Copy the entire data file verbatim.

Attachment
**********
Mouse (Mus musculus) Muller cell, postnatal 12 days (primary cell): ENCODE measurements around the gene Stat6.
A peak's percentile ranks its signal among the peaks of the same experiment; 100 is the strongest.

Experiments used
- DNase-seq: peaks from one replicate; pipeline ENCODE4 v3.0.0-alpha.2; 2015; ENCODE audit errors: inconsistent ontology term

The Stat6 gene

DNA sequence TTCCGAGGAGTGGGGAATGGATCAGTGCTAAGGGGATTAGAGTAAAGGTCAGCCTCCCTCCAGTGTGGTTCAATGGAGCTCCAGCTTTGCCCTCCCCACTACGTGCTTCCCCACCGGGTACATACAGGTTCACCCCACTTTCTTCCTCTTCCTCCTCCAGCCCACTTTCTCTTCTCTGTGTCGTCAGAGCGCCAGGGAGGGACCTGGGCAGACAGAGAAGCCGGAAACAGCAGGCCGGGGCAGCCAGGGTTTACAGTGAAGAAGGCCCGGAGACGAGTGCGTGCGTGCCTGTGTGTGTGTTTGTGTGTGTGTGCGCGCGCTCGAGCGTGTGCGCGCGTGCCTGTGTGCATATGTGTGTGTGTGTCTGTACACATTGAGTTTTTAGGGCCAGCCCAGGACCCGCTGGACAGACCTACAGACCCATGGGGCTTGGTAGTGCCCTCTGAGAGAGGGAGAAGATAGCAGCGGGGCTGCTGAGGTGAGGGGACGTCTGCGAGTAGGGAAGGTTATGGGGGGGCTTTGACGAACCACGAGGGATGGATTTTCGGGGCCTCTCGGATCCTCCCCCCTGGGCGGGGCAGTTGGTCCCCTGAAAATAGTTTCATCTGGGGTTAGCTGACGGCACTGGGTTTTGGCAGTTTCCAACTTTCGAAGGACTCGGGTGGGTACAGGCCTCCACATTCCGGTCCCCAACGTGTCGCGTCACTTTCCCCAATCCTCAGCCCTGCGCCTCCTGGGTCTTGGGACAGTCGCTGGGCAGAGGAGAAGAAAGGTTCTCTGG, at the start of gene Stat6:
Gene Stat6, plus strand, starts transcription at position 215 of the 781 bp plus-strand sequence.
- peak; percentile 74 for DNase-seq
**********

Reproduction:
Mouse (Mus musculus) Muller cell, postnatal 12 days (primary cell): ENCODE measurements around the gene Stat6.
A peak's percentile ranks its signal among the peaks of the same experiment; 100 is the strongest.

Experiments used
- DNase-seq: peaks from one replicate; pipeline ENCODE4 v3.0.0-alpha.2; 2015; ENCODE audit errors: inconsistent ontology term

The Stat6 gene

DNA sequence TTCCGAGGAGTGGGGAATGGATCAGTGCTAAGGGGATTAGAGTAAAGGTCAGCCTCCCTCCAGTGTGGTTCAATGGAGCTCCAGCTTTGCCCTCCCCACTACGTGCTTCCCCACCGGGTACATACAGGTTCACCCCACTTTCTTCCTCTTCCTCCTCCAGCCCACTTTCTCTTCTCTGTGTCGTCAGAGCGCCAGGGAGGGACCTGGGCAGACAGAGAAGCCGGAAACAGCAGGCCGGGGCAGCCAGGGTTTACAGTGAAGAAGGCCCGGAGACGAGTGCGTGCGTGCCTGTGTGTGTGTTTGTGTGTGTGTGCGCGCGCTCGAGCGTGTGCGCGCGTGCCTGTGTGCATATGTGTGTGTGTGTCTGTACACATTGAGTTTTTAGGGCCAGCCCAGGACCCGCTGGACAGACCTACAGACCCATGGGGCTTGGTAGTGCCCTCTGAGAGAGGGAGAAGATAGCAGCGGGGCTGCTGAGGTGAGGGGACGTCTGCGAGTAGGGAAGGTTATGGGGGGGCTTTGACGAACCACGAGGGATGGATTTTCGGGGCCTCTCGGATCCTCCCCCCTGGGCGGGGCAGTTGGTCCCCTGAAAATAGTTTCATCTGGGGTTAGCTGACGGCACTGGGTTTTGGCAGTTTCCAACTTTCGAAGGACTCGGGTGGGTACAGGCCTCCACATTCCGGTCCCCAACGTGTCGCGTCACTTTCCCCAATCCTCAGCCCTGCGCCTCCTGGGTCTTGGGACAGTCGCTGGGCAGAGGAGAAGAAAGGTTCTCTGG, at the start of gene Stat6:
Gene Stat6, plus strand, starts transcription at position 215 of the 781 bp plus-strand sequence.
- peak; percentile 74 for DNase-seq